Facebook Set to Let You Choose Your Own Stalker

Palo Alto company to give users more control of shared information

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    NEWSLETTERS

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    Facebook hopes its new policies will make it harder for stalkers to track its users.

    If Facebook has its way, Twitter may soon become the social networking site of choice for Internet stalkers.

    The Palo Alto-based social networking site is taking aim, again, at the growing problem of online harassment of some of its 200 million-plus users by overhauling its complicated privacy controls.

    Facebook said Wednesday it will give users more control over what photos, updates and personal details they share with their friends, family and strangers on Facebook and beyond.
     
    The changes will be rolled out gradually over the next several weeks.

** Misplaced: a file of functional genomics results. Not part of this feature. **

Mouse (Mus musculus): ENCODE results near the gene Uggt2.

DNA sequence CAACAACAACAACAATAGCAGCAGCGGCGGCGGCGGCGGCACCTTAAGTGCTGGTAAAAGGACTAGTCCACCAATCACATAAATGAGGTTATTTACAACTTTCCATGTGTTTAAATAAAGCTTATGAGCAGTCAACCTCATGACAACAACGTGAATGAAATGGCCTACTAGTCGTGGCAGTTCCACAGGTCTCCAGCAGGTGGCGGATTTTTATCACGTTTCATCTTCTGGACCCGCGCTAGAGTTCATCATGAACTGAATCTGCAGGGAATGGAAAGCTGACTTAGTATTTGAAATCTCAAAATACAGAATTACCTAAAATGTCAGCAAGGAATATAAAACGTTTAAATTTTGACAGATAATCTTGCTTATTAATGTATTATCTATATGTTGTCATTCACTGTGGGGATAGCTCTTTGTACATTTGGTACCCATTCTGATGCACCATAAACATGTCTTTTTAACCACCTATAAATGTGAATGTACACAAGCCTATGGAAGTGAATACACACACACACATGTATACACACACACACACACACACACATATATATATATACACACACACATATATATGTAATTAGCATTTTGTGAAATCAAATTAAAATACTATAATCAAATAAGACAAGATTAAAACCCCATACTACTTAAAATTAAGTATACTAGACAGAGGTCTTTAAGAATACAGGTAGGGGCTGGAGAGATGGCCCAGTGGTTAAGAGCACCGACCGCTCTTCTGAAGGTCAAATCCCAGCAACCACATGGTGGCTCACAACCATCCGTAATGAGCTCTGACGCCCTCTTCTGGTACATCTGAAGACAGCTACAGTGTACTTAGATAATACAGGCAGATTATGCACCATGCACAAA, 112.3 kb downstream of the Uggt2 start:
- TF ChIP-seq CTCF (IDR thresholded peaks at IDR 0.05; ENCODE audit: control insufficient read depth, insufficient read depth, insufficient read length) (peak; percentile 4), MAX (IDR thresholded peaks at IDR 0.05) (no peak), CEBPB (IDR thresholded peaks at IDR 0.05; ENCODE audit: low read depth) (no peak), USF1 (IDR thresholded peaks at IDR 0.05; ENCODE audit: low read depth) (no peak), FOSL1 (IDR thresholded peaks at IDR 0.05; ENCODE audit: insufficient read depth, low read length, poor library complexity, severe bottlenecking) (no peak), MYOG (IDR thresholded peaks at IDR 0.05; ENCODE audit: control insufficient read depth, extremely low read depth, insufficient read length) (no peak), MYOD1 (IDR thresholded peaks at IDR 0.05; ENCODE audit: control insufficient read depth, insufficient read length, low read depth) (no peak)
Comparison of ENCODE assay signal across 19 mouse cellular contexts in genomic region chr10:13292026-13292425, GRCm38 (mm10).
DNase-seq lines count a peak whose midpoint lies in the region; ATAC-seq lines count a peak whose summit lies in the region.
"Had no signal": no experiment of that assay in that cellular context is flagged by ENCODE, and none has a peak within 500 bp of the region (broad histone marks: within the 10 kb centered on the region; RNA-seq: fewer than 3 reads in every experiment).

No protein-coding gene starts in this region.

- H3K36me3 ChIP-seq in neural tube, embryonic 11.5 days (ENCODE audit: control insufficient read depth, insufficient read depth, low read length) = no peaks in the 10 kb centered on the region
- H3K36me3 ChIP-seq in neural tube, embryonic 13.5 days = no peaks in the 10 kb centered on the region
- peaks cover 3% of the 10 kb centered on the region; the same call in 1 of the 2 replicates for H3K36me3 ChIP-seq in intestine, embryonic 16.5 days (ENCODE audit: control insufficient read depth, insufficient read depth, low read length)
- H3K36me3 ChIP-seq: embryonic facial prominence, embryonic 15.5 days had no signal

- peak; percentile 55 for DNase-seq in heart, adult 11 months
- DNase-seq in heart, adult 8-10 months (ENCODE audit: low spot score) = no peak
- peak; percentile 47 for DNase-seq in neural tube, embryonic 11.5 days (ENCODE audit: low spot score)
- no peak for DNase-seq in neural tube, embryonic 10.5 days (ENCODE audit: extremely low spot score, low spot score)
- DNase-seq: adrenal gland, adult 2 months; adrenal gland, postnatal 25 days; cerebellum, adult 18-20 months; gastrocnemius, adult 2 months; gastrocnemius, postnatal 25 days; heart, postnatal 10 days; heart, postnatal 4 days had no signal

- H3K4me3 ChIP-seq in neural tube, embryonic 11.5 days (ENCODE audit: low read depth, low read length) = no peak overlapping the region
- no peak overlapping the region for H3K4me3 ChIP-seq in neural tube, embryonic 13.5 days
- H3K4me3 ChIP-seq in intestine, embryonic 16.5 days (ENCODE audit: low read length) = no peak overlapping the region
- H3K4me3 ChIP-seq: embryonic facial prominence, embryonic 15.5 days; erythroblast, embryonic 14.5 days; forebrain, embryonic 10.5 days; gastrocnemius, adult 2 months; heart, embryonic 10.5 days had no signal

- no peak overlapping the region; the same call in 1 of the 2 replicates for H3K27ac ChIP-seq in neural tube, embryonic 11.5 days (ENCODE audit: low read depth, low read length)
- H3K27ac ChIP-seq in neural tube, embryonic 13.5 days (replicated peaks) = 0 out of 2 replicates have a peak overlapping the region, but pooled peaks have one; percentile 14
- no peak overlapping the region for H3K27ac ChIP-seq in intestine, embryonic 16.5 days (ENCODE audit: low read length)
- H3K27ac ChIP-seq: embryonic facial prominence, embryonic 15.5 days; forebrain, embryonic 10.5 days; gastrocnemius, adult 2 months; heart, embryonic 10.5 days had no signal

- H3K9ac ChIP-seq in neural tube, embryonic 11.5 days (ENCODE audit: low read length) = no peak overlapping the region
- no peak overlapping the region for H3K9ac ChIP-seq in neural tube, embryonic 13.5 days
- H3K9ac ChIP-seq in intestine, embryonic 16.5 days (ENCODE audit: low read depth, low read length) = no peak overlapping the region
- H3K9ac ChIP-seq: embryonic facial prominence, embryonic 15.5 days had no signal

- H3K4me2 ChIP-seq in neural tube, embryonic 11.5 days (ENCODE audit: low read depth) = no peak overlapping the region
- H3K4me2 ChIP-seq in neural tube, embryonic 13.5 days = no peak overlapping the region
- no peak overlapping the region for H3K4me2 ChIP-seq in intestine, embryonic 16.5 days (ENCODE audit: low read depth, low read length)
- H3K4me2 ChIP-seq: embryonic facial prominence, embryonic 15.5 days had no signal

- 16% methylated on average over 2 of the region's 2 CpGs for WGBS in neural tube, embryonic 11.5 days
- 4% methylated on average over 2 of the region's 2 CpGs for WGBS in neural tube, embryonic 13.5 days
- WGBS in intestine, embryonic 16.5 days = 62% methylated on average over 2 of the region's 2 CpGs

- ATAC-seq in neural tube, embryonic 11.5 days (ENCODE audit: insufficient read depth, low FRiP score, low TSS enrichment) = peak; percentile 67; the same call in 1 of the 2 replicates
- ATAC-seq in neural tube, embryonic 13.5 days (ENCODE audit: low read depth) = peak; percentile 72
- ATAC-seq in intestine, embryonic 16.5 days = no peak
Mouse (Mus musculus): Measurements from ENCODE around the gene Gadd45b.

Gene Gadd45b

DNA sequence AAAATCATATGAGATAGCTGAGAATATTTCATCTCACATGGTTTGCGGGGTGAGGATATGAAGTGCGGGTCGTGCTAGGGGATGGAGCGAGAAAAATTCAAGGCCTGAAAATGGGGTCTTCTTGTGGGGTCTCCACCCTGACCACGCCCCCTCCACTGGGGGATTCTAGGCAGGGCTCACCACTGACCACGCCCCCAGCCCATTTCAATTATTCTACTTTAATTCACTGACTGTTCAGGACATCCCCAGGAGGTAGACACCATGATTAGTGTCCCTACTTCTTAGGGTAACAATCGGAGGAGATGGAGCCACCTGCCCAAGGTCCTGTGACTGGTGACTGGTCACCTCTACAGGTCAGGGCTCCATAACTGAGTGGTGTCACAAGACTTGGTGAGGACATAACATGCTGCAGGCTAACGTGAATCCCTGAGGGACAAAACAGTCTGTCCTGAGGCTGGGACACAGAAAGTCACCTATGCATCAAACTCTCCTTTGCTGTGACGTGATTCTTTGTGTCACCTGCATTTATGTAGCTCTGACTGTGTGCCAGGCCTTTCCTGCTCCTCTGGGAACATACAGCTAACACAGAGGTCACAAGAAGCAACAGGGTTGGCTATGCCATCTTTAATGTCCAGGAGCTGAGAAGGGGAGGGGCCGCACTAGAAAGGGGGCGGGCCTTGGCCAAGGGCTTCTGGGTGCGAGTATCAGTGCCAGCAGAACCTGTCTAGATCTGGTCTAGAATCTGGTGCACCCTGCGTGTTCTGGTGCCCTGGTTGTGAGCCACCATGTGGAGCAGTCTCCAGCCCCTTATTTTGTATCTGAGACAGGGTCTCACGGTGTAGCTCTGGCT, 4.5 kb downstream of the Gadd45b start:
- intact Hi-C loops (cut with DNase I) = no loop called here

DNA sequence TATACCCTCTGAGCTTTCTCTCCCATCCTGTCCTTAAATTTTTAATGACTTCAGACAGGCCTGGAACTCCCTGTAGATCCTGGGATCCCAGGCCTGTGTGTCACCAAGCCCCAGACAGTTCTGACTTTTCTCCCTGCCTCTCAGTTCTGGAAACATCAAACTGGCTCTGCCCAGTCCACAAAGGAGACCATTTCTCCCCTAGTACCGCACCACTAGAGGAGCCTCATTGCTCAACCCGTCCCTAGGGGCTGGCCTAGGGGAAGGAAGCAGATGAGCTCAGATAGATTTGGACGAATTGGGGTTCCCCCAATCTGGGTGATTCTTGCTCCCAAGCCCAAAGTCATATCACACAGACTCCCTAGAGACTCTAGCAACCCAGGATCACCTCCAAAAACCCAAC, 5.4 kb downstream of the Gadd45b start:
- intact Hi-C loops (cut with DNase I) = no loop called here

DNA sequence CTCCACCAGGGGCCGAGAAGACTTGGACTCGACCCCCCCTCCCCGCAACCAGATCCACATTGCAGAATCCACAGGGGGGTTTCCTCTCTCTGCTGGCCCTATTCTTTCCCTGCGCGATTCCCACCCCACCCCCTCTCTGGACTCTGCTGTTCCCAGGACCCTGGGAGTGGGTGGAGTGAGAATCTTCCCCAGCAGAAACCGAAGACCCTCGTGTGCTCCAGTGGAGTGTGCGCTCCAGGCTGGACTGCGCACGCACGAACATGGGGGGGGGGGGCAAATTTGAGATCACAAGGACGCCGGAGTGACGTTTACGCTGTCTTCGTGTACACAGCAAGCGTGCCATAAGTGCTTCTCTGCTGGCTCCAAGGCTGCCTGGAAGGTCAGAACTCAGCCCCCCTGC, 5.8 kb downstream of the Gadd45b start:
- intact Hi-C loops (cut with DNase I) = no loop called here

Chief Privacy officer Chris Kelly says the company isn't changing the information it shares with advertisers as part of the privacy overhaul, which has also recently been a sore spot with users.

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    Israel Hyman found out the hard way that you shouldn't share your vacation plans with your Twitter followers.

    The move comes 22 months after New York State Attorney General Andrew Cuomo settled a fraud investigation with Facebook after the company agreed to allow users to complain about "pornography, harassment or inappropriate contact."  Facebook did not comment on whether the new measures would end its role in ruining marriages.